Democratic Governors Association spokesman Jared Leopold remained sanguine about the results. “Democrats also will likely hold all three of our incumbents: Governors Steve Bullock, Jay Inslee and Kate Brown,” he said. “Republicans initially eyed a 4-seat net gain in 2016, and it appears they will fall short.”
Now, Democrats are looking ahead. Already struggling with a thin bench of political stars, Democrats said reversing their shrinking ranks in the states is essential to the future of the party.
“To run people for president and Senate, you have to have governors getting ready in the bullpen,” said Matt Bennett, a senior official with Third Way, a centrist Democratic think tank.
Overall ad spending surpassed $128 million for the governors’ races alone, eclipsing total outlays in comparable 2012, when, in addition to 11 gubernatorial contests, Wisconsin held an expensive recall election over Republican Gov. Scott Walker. This year’s increase was driven, in part, by the high number of open seats. Incumbent governors in five of the most competitive races were either term-limited or not seeking re-election.
No state saw more spending on ads than Missouri, which attracted roughly $36 million — more than twice what was spent in 2012 — due in part to an expensive Republican primary. Former Navy SEAL Eric Greitens emerged from the five-way race as the nominee and spent $12.7 million on ads, more than any other candidate in the country.
The spending paid off. He claimed victory Tuesday night. With a Republican legislature, the GOP now controls the state government.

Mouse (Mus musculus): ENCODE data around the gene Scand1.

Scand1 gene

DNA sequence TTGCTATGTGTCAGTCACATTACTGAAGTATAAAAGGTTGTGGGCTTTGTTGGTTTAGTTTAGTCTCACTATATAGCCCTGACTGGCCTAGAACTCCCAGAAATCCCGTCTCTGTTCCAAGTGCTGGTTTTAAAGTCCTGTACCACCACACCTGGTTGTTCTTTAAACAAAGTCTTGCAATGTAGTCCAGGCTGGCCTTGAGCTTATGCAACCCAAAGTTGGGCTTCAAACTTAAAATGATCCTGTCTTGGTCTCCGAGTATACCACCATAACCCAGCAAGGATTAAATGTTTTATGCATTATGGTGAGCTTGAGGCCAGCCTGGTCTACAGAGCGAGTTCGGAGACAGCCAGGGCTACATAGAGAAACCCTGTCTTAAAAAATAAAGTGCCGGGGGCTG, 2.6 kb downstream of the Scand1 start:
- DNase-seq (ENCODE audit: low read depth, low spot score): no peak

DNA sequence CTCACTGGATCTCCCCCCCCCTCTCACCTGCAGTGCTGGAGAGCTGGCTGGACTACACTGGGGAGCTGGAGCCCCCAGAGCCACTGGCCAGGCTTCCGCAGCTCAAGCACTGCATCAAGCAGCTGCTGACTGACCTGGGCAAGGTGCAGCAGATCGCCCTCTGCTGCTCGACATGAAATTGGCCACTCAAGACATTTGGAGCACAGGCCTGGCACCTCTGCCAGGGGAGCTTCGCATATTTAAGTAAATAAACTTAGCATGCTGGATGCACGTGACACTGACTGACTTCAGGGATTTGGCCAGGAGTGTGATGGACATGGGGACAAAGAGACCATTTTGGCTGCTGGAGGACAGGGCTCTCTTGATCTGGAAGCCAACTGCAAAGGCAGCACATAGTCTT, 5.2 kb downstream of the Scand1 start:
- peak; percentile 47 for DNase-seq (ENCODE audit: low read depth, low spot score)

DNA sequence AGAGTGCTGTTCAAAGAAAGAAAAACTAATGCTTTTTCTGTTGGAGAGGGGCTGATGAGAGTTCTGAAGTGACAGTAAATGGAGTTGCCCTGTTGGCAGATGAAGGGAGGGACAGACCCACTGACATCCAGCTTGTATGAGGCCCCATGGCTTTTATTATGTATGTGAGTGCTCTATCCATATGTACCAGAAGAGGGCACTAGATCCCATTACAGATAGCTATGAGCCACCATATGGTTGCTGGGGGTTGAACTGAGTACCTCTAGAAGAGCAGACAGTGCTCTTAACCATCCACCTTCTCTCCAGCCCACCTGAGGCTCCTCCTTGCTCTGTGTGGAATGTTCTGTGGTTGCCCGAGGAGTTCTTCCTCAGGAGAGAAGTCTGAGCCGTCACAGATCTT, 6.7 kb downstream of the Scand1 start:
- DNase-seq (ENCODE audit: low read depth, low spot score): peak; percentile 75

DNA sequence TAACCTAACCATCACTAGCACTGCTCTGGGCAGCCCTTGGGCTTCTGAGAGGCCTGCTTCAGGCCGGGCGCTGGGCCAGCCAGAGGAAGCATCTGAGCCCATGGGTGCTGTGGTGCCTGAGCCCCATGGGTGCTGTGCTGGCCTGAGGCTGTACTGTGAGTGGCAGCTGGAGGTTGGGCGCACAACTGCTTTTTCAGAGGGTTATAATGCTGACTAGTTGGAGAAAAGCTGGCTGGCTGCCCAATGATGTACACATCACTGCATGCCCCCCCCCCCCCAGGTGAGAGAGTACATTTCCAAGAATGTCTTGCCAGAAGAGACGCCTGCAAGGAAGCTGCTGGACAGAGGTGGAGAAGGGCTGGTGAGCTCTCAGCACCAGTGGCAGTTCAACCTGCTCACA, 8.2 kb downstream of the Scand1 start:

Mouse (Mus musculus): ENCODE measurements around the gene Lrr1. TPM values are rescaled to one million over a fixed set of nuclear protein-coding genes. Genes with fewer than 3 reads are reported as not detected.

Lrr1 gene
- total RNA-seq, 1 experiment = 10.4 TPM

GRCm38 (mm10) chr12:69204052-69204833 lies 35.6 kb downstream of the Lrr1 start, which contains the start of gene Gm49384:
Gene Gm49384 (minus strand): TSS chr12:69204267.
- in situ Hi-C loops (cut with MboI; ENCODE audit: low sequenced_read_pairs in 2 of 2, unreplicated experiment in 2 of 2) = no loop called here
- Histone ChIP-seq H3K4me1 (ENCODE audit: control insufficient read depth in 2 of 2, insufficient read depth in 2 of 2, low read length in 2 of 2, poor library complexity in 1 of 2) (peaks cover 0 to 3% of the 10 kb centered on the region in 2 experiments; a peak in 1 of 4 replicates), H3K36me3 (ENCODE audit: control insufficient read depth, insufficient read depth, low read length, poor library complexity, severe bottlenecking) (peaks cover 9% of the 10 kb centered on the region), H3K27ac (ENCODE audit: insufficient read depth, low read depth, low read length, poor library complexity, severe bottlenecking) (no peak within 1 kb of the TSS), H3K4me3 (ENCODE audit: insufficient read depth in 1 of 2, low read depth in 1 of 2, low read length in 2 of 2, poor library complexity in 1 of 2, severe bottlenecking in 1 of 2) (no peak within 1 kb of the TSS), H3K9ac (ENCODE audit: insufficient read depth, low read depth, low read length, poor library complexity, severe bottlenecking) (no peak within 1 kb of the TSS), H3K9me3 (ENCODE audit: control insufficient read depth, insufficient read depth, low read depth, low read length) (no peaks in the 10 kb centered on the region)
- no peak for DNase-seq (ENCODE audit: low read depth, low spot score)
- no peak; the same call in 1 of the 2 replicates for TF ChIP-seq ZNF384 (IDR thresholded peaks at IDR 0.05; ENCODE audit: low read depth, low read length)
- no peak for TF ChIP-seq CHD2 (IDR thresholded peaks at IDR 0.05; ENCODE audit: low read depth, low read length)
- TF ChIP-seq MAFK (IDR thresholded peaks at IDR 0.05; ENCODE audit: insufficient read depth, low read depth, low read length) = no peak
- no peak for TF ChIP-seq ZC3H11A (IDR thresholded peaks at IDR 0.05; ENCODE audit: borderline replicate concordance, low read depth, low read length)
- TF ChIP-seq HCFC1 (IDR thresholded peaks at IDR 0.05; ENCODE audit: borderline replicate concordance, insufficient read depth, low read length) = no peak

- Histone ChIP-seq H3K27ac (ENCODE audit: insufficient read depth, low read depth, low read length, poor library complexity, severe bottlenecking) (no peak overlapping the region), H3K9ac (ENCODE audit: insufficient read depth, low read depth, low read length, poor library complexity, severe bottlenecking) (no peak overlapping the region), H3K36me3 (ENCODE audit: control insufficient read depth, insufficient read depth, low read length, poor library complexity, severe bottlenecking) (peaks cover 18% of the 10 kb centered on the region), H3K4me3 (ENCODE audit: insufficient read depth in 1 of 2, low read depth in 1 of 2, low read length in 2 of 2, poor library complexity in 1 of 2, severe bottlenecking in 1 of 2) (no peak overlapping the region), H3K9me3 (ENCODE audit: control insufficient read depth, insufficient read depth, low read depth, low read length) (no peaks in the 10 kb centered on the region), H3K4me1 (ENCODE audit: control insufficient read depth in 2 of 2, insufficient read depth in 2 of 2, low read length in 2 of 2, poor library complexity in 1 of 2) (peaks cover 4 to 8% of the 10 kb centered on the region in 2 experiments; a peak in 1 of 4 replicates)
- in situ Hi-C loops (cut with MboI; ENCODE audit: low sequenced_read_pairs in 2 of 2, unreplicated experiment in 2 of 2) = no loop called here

While tiny Vermont’s ad spending total was much lower, $5.8 million, it saw the most spending per voter of any state: roughly $12 for each of the state’s fewer than 500,000 eligible voters. And ad spending in the state represented a tenfold increase over totals in 2012.
But interestingly, Republican Phil Scott won the race despite spending far less on TV ads than Democrat Sue Minter. He got help from the Republican Governors Association-backed group called A Stronger Vermont but still fell behind in the ad war. To voters, that didn’t matter. He won with 53 percent of the votes, according to unofficial results.
Outside groups weigh in
Outside spending on TV spots was down from four years ago, when independent groups accounted for roughly a third of ads — but that didn’t mean those organizations kept silent. This year, outside groups aired one in five political spots in governors’ races. Moreover, two of the biggest players funneled large contributions directly to candidates in Indiana and Missouri, states that have no limits on political donations.
The latter became a national focus for Republicans, who saw the Show Me State as a top pick-up opportunity. The Republican Governors Association alone poured $13 million into Greitens’ campaign, the second-highest contribution the group has ever given in a single year, according to a Center for Public Integrity analysis of IRS data. Party leaders and GOP mega-donors also pitched in. Republican Illinois Gov. Bruce Rauner, casino magnate Sheldon Adelson and shipping mogul Richard Uihlein all wrote six-figure checks.
Democrats tried to keep up, with the Democratic Governors Association and a related group contributing $3.7 million to Chris Koster. Out-of-state labor unions and groups donated another $4.2 million. But Team Greitens spent more and won.